Oddity). Hunky Dory’s "Life on Mars?" was released as a single in 1973 and made #3 in the UK, the same year Bowie’s novelty record from 1967, "The Laughing Gnome", hit #6.

1974 to 1976: Soul, R&B, and The Thin White Duke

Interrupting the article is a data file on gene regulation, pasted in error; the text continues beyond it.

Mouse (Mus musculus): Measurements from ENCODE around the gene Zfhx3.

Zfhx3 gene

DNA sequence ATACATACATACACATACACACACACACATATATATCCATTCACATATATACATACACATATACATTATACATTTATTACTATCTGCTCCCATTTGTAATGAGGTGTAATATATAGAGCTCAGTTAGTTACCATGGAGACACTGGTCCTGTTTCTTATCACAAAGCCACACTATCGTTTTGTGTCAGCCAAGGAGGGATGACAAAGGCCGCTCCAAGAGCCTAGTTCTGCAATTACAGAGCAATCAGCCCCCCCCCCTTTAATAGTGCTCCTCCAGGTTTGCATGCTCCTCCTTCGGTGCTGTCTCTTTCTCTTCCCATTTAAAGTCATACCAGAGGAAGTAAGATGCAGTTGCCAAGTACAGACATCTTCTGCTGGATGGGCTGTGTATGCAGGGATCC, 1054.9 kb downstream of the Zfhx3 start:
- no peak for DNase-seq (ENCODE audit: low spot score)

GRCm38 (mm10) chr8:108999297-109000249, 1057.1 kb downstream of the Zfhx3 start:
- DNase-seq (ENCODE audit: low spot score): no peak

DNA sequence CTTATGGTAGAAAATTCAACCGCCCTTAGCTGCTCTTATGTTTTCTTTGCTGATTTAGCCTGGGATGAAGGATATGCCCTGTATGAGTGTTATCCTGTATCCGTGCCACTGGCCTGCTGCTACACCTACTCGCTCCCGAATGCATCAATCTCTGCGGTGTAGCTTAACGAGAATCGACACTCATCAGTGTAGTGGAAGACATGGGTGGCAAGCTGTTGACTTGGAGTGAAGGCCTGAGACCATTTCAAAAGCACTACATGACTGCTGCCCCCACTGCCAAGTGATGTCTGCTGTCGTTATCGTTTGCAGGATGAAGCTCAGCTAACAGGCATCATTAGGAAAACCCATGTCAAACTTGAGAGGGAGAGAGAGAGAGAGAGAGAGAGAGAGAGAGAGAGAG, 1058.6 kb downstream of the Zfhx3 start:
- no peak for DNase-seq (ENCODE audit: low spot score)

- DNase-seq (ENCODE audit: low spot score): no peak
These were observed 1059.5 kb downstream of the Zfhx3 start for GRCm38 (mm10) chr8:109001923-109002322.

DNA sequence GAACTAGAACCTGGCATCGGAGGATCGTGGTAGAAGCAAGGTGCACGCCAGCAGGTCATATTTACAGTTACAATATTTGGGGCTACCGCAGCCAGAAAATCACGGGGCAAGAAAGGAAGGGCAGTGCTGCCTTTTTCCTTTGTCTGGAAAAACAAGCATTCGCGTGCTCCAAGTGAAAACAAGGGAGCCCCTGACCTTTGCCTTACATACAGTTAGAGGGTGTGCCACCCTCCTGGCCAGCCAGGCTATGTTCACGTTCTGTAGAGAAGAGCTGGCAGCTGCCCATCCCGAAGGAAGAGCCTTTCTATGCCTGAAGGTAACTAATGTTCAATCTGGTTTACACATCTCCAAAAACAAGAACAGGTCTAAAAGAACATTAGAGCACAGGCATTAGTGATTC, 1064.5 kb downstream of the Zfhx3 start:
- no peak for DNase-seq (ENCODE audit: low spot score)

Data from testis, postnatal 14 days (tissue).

Bowie, 1976, Toronto 1974 saw the release of another ambitious album, Diamond Dogs, with a spoken word introduction and a multi-part song suite ("Sweet Thing/Candidate/Sweet Thing (reprise)"). Diamond Dogs was the product of two distinct ideas: a musical based on a wild future in a post-apocalyptic city, and setting George Orwell’s 1984 to music. Bowie also made plans to develop a Diamond Dogs movie, but didn’t get very far. Bowie had originally planned on writing a musical to 1984, but his interest waned after encountering difficulties in licensing the novel. He used some of the songs he had written for the project on Diamond Dogs. The album—and an NBC television special, The 1980 Floor Show, broadcast at around the same time—demonstrated Bowie headed toward the genre of soul/funk music, the track "1984" being a prime example. The album spawned the hits "Rebel Rebel" (UK #5) and "Diamond Dogs" (UK #21), and itself went to #1 in the UK, making him the best-selling act of that country for the second year in a row. In the US, Bowie achieved his first major commercial success as the album went to #5. To follow on the release of the album, Bowie launched a massive Diamond Dogs tour in North America from June to December 1974. Choreographed by Toni Basil, and lavishly produced with theatrical special effects, the high-budget stage production broke with contemporary standard practice for rock